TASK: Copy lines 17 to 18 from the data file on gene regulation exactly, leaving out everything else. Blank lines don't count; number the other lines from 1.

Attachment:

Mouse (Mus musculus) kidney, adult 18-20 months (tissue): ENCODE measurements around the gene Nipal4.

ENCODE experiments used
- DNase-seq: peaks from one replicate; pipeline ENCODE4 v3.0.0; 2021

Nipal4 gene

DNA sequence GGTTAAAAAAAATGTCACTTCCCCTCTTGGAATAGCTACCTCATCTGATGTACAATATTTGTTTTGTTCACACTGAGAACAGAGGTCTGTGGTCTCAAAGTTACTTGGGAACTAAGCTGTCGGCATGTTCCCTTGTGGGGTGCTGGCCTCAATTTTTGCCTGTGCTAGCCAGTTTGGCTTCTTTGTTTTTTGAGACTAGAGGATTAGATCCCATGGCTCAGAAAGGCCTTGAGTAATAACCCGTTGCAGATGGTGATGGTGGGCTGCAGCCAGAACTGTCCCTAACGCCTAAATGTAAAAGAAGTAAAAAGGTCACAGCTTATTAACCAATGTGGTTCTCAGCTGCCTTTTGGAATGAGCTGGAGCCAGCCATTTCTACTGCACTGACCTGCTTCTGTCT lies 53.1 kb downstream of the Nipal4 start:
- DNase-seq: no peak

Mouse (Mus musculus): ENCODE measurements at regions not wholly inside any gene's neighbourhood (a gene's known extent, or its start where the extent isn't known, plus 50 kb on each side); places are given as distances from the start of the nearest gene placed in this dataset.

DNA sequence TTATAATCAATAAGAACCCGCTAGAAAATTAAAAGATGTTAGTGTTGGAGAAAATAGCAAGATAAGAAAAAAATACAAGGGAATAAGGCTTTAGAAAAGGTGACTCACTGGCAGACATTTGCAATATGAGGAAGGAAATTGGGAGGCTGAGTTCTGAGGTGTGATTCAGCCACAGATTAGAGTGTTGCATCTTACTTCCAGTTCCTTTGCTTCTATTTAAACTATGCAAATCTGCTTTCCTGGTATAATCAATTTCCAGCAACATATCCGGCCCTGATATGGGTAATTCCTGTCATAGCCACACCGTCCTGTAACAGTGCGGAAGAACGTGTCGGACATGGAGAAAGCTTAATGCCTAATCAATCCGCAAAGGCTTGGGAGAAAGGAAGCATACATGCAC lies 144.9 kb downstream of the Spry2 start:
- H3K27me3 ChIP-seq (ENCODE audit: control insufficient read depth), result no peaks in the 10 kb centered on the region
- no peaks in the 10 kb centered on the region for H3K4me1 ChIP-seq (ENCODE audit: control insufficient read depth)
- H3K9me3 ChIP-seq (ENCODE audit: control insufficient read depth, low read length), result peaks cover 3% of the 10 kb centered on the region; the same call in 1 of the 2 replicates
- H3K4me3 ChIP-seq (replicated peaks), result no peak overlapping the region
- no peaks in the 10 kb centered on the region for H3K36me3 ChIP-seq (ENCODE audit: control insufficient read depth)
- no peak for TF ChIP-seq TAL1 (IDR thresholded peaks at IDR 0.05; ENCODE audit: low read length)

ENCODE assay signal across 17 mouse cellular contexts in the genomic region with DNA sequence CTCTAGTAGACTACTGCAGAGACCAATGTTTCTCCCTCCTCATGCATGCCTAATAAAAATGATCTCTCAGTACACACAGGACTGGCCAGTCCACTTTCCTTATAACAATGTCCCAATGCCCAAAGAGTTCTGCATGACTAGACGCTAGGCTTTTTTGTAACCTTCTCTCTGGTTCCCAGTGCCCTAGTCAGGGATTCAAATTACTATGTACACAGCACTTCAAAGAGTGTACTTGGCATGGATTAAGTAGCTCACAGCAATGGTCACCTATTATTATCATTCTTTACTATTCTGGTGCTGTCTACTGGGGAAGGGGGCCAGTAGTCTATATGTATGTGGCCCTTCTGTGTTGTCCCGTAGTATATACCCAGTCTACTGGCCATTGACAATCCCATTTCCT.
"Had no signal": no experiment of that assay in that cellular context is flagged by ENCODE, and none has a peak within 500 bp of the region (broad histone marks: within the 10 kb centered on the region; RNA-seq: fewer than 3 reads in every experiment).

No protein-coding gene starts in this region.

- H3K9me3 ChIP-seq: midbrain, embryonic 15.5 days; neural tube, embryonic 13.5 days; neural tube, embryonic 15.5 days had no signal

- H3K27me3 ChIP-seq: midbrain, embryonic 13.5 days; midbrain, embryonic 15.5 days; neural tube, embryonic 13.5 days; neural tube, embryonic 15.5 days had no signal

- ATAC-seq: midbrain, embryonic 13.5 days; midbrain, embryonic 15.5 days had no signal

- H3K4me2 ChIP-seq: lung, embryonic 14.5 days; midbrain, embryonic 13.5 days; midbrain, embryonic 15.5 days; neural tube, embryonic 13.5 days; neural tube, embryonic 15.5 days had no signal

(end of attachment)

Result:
No protein-coding gene starts in this region.

- H3K9me3 ChIP-seq: midbrain, embryonic 15.5 days; neural tube, embryonic 13.5 days; neural tube, embryonic 15.5 days had no signal